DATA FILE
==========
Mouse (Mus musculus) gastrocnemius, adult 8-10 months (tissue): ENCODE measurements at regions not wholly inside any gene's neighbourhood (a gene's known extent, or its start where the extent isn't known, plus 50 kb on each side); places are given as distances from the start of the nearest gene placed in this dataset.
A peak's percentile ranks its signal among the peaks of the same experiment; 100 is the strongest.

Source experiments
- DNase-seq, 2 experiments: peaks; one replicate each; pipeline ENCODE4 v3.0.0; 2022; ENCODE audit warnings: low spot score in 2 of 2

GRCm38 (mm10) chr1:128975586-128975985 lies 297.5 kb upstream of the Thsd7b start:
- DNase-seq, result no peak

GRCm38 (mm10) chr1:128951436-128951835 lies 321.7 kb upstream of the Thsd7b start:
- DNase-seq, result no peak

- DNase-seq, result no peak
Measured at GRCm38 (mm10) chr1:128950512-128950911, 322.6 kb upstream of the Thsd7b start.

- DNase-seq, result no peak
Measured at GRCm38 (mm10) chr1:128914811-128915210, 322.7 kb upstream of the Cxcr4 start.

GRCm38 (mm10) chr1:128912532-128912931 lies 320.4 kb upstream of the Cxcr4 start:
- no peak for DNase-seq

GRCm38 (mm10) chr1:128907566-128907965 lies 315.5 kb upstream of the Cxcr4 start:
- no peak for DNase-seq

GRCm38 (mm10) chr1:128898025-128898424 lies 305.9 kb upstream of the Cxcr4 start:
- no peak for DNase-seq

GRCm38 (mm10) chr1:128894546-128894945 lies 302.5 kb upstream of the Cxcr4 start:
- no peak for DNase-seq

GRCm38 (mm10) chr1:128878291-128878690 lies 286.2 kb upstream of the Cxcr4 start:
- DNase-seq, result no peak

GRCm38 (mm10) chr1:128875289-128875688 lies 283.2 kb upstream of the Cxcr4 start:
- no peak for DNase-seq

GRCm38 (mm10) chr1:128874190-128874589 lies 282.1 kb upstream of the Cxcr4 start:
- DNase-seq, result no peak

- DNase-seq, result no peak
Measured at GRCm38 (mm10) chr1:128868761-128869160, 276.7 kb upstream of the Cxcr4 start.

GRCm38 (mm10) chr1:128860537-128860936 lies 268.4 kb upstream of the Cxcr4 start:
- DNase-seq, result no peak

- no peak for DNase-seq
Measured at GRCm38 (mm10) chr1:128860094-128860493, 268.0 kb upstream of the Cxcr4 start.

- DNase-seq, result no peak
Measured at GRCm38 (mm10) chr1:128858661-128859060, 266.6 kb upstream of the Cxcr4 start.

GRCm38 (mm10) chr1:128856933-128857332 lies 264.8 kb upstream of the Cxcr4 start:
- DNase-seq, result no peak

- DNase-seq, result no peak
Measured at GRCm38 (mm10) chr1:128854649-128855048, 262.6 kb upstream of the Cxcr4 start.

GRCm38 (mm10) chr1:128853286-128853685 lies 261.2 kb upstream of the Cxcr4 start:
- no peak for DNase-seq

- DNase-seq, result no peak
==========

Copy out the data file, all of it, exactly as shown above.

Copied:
Mouse (Mus musculus) gastrocnemius, adult 8-10 months (tissue): ENCODE measurements at regions not wholly inside any gene's neighbourhood (a gene's known extent, or its start where the extent isn't known, plus 50 kb on each side); places are given as distances from the start of the nearest gene placed in this dataset.
A peak's percentile ranks its signal among the peaks of the same experiment; 100 is the strongest.

Source experiments
- DNase-seq, 2 experiments: peaks; one replicate each; pipeline ENCODE4 v3.0.0; 2022; ENCODE audit warnings: low spot score in 2 of 2

GRCm38 (mm10) chr1:128975586-128975985 lies 297.5 kb upstream of the Thsd7b start:
- DNase-seq, result no peak

GRCm38 (mm10) chr1:128951436-128951835 lies 321.7 kb upstream of the Thsd7b start:
- DNase-seq, result no peak

- DNase-seq, result no peak
Measured at GRCm38 (mm10) chr1:128950512-128950911, 322.6 kb upstream of the Thsd7b start.

- DNase-seq, result no peak
Measured at GRCm38 (mm10) chr1:128914811-128915210, 322.7 kb upstream of the Cxcr4 start.

GRCm38 (mm10) chr1:128912532-128912931 lies 320.4 kb upstream of the Cxcr4 start:
- no peak for DNase-seq

GRCm38 (mm10) chr1:128907566-128907965 lies 315.5 kb upstream of the Cxcr4 start:
- no peak for DNase-seq

GRCm38 (mm10) chr1:128898025-128898424 lies 305.9 kb upstream of the Cxcr4 start:
- no peak for DNase-seq

GRCm38 (mm10) chr1:128894546-128894945 lies 302.5 kb upstream of the Cxcr4 start:
- no peak for DNase-seq

GRCm38 (mm10) chr1:128878291-128878690 lies 286.2 kb upstream of the Cxcr4 start:
- DNase-seq, result no peak

GRCm38 (mm10) chr1:128875289-128875688 lies 283.2 kb upstream of the Cxcr4 start:
- no peak for DNase-seq

GRCm38 (mm10) chr1:128874190-128874589 lies 282.1 kb upstream of the Cxcr4 start:
- DNase-seq, result no peak

- DNase-seq, result no peak
Measured at GRCm38 (mm10) chr1:128868761-128869160, 276.7 kb upstream of the Cxcr4 start.

GRCm38 (mm10) chr1:128860537-128860936 lies 268.4 kb upstream of the Cxcr4 start:
- DNase-seq, result no peak

- no peak for DNase-seq
Measured at GRCm38 (mm10) chr1:128860094-128860493, 268.0 kb upstream of the Cxcr4 start.

- DNase-seq, result no peak
Measured at GRCm38 (mm10) chr1:128858661-128859060, 266.6 kb upstream of the Cxcr4 start.

GRCm38 (mm10) chr1:128856933-128857332 lies 264.8 kb upstream of the Cxcr4 start:
- DNase-seq, result no peak

- DNase-seq, result no peak
Measured at GRCm38 (mm10) chr1:128854649-128855048, 262.6 kb upstream of the Cxcr4 start.

GRCm38 (mm10) chr1:128853286-128853685 lies 261.2 kb upstream of the Cxcr4 start:
- no peak for DNase-seq

- DNase-seq, result no peak